Bee Notes – September 2018

No comments
I got the first smell of the ivy in flower last week. It is such a distinctive scent and triggers all sorts of memories as smells tend to do. Let’s hope for some nice weather so the bees can get maximum benefit from this last available food source of the year.
It was a good season for the bees and many have got a lot of honey. A friend nearby tells me she has ‘honey everywhere’. My bees never really recovered adequately to produce a good crop though they did give me a super each and I was able to leave them adequate stores for the winter as well.
The honey is now carefully stored out of reach of wasps and humans. I don’t extract honey as I found the whole process laborious and sticky.  I prefer honey in the comb honey and many other don’t so it lasts longer.  The disadvantage of this method of honey production is that I have no drawn comb ready for next spring and also the production of wax uses a substantial quantity of honey.
If we take much of the bees stores of honey then we need to replace it. I have left my bees with enough supplies to get them through the winter and the ivy flow should provide a further top up if such is needed.
Whatever ones feelings about feeding bees we will probably need to feed bees at some stage to avoid losing a colony through starvation. What is the best food?  The natural food for bees is from plants -pollen and nectar. Plants produce sugars by photosynthesis – the initial sugar is glucose – a simple sugar.The main sugar used in plants is sucrose (our common table sugar) which is made up of fructose and glucose. Nectar contains sucrose plus small amounts of other sugars.
Bees like other animals do not use sucrose for their body functions – they use glucose. In order to get glucose they have to break down sucrose to glucose and fructose using an enzyme called sucrase. Foraging bees begin this process of converting sucrose when they collect nectar and house bees continue the process adding more sucrase.  So bees are able to use sucrose as food. If you give them dry sugar they need to add water to dissolve it and their digestive juices can being to convert it to glucose and fructose. Water is also need to dissolve honey that has crystallised in the comb such as ivy honey.
For winter stores feed the bees with a mix of sugar and water in the ratio of two parts sugar to one part water. Spill a little syrup over the feed hole to enable the bees to find the sugar more quickly.  They need to reduce the water content of the mixture to the consistency of honey. Therefore the sooner they get the sugar syrup after the removal of the honey crop the better chance they have of making it ready for storing.
Some people use fondant to feed their bees. I cam across this recipe developed by Kent Williams for an emergency winter feed.
One part 1:1 sugar syrup
6 parts granulated sugar
Mix and add pollen substitute about two parts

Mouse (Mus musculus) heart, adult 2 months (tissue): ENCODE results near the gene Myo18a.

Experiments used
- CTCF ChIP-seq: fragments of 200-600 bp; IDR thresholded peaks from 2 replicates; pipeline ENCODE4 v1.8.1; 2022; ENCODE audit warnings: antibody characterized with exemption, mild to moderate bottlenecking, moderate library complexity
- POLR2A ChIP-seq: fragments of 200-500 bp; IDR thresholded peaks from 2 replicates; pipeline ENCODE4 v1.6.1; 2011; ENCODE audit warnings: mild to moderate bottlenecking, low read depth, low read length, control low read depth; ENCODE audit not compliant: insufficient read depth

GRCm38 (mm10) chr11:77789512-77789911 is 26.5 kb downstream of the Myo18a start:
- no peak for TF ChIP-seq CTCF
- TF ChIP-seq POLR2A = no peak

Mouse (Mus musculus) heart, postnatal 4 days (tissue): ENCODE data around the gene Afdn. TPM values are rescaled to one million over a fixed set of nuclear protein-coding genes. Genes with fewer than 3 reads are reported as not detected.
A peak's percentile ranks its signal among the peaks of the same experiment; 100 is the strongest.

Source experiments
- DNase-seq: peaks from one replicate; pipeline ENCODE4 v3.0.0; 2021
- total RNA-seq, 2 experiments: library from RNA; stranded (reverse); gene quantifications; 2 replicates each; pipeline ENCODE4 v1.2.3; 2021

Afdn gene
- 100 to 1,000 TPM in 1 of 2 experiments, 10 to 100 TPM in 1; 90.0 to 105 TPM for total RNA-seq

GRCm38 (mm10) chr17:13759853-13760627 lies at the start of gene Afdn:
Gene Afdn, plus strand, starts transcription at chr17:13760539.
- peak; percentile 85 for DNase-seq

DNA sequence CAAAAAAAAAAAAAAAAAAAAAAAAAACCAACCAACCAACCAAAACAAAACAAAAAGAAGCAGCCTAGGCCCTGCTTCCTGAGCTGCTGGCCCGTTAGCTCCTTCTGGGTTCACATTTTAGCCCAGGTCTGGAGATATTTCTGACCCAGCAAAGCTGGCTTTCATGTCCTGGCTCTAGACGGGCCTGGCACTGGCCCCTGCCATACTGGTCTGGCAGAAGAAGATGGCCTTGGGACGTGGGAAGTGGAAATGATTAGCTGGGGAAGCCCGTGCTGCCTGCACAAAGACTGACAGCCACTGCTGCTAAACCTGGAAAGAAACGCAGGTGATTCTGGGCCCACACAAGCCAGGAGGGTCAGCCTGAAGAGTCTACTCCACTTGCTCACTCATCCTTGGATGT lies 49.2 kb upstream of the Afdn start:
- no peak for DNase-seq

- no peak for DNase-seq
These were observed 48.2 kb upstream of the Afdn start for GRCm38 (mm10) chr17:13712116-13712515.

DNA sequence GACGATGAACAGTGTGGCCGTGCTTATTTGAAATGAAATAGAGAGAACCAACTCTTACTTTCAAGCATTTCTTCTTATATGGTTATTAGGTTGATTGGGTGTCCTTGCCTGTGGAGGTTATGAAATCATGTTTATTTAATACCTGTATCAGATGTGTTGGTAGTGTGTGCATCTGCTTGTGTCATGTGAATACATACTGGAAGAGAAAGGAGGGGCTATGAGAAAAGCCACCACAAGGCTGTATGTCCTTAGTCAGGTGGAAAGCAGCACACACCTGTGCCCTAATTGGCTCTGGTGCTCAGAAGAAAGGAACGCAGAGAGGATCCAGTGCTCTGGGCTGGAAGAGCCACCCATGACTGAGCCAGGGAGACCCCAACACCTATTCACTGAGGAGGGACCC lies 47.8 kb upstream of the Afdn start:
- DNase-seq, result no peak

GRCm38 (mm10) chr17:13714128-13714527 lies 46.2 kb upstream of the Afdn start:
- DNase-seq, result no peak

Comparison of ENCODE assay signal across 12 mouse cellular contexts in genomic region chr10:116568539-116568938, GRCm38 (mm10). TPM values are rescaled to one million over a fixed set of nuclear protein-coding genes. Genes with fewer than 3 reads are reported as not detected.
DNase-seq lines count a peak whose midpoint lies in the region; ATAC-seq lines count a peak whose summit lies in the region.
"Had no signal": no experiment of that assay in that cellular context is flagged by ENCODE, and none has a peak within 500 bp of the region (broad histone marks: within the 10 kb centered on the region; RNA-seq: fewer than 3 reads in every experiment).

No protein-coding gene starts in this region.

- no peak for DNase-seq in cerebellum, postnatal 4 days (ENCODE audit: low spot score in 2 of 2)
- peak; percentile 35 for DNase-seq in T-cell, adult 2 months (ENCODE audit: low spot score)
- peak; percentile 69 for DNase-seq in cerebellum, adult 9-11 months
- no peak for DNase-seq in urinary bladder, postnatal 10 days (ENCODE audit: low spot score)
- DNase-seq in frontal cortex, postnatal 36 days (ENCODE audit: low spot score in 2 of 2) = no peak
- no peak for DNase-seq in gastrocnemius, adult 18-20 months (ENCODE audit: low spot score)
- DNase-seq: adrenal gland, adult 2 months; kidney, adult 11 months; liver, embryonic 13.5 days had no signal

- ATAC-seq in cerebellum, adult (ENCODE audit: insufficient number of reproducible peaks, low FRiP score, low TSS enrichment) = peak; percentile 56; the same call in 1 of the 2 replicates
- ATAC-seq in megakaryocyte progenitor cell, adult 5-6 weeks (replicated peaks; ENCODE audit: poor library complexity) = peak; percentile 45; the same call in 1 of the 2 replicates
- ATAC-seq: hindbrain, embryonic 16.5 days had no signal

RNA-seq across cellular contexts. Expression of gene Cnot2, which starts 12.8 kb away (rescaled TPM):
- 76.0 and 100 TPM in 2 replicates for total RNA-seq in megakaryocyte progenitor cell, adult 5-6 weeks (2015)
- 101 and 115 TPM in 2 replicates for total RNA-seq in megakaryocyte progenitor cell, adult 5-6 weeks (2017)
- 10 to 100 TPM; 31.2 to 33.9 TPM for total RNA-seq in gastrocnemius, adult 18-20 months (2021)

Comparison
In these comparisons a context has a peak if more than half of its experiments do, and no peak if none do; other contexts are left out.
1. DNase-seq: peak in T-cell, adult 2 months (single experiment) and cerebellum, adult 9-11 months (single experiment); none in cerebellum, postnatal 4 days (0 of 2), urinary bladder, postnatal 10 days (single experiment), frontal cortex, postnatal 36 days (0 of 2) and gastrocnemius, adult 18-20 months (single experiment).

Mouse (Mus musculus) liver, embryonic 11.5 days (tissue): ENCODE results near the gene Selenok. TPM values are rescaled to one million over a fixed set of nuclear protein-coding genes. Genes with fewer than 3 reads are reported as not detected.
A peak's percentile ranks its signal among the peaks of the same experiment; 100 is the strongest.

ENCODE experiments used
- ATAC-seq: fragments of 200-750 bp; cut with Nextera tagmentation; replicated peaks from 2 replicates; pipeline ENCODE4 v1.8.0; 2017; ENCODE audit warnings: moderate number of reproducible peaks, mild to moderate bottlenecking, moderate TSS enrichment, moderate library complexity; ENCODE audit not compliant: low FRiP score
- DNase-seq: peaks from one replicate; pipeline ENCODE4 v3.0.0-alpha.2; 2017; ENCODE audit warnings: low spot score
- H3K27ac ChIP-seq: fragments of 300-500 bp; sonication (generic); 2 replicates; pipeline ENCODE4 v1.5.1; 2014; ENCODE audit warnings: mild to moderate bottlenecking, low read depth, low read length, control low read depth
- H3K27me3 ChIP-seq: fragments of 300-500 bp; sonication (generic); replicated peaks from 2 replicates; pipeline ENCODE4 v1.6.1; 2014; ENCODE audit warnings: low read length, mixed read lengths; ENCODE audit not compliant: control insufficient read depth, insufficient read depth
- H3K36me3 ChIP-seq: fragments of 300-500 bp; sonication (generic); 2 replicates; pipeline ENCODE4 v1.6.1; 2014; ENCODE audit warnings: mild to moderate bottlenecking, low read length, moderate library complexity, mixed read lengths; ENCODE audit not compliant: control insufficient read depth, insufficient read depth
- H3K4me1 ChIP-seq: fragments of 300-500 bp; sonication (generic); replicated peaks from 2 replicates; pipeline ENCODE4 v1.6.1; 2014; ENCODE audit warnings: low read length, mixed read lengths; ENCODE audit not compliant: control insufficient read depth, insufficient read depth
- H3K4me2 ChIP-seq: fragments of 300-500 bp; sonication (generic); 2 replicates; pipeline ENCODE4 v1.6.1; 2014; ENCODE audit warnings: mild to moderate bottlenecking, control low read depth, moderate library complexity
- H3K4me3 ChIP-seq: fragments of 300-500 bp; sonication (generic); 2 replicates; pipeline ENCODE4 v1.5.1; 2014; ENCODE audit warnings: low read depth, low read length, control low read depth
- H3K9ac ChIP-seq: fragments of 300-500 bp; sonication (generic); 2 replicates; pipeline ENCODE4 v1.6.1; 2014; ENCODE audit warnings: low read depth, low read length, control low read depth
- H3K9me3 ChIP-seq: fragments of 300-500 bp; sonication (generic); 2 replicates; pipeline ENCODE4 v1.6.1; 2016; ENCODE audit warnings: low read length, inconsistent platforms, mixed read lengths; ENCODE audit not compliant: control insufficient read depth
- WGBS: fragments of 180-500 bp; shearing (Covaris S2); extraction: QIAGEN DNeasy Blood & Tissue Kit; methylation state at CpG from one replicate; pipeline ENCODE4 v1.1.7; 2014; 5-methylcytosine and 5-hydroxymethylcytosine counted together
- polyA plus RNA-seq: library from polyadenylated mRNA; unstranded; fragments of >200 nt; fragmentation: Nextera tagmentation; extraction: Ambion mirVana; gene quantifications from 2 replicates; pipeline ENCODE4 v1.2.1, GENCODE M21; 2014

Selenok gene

Mix to a dough like consistency  and form into patty (size of a hamburger) place on wax proof paper and put on top bars.
NB: Brown sugar should not be used as bee food as they contain molasses which is toxic to bees. Molasses is not a natural food for bees it is the by product of refining sugar.
In these days when bees are scarce and very expensive to buy it is worth considering putting out Bait Hives – now is the  time to consider making them for the swarming season ahead.  To be successful you need the right design of box put in the right place at the right time of they year!  You can use old hives to make them.
Research recommends the following:
1. Cavity volume – between 20 and 40 litres. A 10 frame Langstroth hive is 42 litres.
2. Cavity shape is not important.
3. Entrance area – 10 to 15 cams – shape not important.
4. Entrance position should be near floor.
5. Entrance direction – facing south or southwest but other directions will work too.
6. Dryness important.
7. Odour – the odour of beeswax is attractive but fresh wood may not be. Include drawn frames.
8. Height – about 5 metres from the ground – on your roof!
9. Well shaded but visible – they avoid ones in direct sunlight.
10. Place at least 100 metres from your apiary.
A bait hive that holds 6 frames (Volume 25 litres)  has the advantage of being easier to set up, take down and to transport. It is best to attach the floor board to the rest of the hive as it is easier  to move about. Bait hives need to be in position a couple of weeks before swarming to maximise the chances of bees finding them. A swarm will send out scouts to search for a prospective home several days before it swarms.
You can be fooled into thinking that a swarm has arrived when you see lots of scouts around the entrance.  Don’t move your bait hive until you see pollen bearing bees entering the hive. This is a sign that the full colony has arrived and set up home. Nest site scouts do not carry pollen. The pattern of bee flight around the entrance can also be a give away- scouts move in and out of the entrance repeatedly. Most foragers leave the entrance in a hurry or stand at the entrance, groom themselves and then fly off.  It is best to move the bait hive in the evening.
At the end of the season it is good to be thankful to our bees. They give me so much pleasure and more importantly scientists reckon say that one in every three mouthfuls of our food depends on them. They are certainly the unpaid workers in our complex web of food production. In the USA it is claimed that they add more than €15 billion in value to farming each year.
Murroe Website EditorBee Notes – September 2018